It has gone from “survival mode, to hold steady and now growth”, according to chief financial officer Jeremy Bridglalsingh.
In fact, it is a rarity in the junior oil space - it is a cash generative growth company with operating profit margins more akin to those found in the financial services sector than the natural resources arena (they were around 35% in the first-half).
Trinity’s has the sort of growth trajectory that could very easily sustain a fairly chunky dividend.
But before we get into the cut and thrust of just how Trinity proceeds, it is perhaps worth looking at what it owns, while also understanding the journey it has been on in recent years.
Bridglalsingh credits as pivotal the company’s US$20mln fundraiser last summer as it wiped out its debts and allowed the team to start a fairly aggressive eight-well programme that has helped daily production rise to just over 3,000 barrels a day.
That translated into revenues of US$32mln in the six months to the end of June, giving underlying operating earnings (EBITDA) of US$11.2mln. At the period-end, cash and working capital was US$22mln.
Its nine operating licences are onshore and near-offshore and are host to reserves and resources of just over 47mln barrels of crude.
Trinidad itself has a long and rich oil heritage, the political backdrop is benign and the industry infrastructure is all in place.
This and the fact that the company is starting to use state-of-the-art monitoring to optimise production means Trinity is the lowest cost operator of its comparator group.
Viable at US$30 a barrel
So much so, it can survive an oil price below US$30 a barrel. “I don’t think many oil companies can do this,” said chairman Bruce Dingwall.
Trinity’s wells aren’t the multi-thousand barrel gushers you might see offshore Ghana. Instead, initial IP rates tend to be on average around 50 barrels a day range.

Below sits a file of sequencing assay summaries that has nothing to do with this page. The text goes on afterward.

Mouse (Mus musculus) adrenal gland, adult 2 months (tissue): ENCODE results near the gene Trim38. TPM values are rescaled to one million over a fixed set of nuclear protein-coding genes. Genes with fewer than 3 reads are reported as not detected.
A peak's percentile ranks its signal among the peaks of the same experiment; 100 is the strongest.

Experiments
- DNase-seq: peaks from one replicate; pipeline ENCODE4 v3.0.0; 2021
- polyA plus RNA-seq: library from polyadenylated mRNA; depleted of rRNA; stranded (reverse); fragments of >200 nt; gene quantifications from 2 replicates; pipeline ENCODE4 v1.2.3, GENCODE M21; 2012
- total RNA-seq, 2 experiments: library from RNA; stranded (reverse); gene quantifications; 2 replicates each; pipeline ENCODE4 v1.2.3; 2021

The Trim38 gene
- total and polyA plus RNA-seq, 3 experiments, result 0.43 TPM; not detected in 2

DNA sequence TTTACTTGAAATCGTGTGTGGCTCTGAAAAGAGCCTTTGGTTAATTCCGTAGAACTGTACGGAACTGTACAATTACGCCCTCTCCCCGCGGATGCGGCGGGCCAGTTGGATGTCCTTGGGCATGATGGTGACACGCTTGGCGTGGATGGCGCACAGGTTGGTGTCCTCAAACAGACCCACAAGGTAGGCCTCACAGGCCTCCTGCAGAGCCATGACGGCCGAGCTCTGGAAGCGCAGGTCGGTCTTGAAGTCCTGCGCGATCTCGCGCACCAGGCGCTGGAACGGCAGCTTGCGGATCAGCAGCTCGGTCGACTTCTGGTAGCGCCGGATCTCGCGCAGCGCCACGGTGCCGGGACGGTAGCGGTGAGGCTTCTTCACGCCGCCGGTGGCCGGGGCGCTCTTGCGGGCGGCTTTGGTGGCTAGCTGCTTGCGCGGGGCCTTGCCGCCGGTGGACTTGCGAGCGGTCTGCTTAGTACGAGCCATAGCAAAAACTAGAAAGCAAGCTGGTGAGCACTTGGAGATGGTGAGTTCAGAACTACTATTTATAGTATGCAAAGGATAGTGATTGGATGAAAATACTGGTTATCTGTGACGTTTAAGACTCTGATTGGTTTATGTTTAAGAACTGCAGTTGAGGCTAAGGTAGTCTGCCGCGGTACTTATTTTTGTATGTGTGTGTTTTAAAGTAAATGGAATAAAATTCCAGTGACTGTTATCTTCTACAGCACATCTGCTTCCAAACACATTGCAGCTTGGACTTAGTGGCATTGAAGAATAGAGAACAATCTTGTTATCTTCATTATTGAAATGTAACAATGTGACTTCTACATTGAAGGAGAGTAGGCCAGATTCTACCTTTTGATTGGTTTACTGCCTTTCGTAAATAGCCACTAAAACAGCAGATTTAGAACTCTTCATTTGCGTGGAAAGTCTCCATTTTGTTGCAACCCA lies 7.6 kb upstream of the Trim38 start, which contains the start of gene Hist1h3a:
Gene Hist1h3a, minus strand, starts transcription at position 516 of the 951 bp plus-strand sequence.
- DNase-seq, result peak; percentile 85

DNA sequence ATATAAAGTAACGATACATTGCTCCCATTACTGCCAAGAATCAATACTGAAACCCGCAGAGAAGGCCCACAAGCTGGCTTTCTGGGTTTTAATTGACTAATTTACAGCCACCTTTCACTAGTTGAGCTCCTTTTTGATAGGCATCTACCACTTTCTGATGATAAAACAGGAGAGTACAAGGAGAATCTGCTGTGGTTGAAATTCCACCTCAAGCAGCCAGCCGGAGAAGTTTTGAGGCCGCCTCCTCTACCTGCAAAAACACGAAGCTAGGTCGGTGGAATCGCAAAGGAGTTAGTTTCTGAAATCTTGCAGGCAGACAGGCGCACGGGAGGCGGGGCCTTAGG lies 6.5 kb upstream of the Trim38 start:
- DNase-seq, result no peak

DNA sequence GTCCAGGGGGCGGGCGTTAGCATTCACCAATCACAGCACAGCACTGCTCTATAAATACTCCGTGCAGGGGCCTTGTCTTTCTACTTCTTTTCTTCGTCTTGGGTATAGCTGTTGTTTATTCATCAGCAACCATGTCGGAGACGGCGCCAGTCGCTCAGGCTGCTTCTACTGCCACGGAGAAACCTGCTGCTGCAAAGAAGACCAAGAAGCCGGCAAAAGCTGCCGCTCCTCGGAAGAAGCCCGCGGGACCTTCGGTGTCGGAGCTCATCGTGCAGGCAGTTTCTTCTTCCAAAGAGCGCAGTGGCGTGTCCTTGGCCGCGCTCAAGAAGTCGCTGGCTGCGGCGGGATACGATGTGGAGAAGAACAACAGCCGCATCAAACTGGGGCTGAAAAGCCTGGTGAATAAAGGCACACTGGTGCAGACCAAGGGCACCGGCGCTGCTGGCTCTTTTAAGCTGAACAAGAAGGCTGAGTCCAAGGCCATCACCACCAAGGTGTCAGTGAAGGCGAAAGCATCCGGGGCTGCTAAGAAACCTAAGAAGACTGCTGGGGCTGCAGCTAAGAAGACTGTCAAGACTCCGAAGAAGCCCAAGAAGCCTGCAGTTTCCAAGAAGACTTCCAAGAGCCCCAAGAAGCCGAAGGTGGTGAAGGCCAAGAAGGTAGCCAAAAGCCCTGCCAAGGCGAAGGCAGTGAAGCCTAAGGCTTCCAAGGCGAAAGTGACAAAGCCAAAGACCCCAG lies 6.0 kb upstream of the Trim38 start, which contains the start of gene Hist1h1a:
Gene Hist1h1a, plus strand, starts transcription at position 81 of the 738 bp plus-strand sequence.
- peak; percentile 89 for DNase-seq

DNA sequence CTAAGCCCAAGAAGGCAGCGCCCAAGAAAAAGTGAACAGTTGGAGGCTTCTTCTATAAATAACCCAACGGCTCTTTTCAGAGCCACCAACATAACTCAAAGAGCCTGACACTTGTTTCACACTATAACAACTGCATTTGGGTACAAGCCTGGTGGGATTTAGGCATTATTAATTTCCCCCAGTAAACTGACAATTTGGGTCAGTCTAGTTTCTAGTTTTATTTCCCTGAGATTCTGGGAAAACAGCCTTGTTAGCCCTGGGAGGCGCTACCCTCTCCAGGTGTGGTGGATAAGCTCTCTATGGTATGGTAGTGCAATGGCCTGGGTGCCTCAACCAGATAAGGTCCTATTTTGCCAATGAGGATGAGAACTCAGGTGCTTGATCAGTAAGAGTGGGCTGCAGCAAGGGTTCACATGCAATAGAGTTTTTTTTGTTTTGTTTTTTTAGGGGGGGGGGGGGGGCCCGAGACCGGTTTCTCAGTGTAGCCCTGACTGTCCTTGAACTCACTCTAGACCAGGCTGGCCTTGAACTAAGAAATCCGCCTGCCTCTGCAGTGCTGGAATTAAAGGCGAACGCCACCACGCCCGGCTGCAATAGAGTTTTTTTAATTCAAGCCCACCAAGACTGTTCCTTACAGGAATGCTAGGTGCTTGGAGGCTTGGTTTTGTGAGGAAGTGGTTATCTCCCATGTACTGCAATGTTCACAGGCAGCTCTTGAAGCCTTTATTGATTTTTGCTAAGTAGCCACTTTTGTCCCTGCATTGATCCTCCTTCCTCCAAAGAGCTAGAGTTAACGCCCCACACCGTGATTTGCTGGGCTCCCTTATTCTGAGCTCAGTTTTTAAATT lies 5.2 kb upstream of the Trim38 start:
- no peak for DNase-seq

That said, they are cheap to drill at an all-in cost of US$1-1.2mln, meaning payback takes as little as two-and-a-half years.
The company’s latest development well is what’s called a high-angle well – and it’s possibly the first of many.
Where traditionally Trinity has drilled vertically, these new wells are bored at an angle to the perpendicular. This methodology, it is hoped, will increase production rates and enhance the economics of wells by upwards of 20%. Results from the first high-angle well are expected imminently.
Going forward, the focus will continue to be on “sustainable growth”, according to CFO Bridglalsingh.
For chairman Dingwall, Trinity has become a “yield company”, by which he means one generating predictable levels of cash. So, the firm has options when it comes to enhancing shareholder value.
“We can reinvest more, but we could also pay a dividend or buy back shares,” said Dingwall.
“There’s a whole series of options for us that many small oil and gas companies don’t have.
“[Paying] a dividend is discussed all the time but at my last company, it took four to five to get to that point.
“It’s something we keep an eye on all the time but we have to consider what will provide the best return for shareholders.”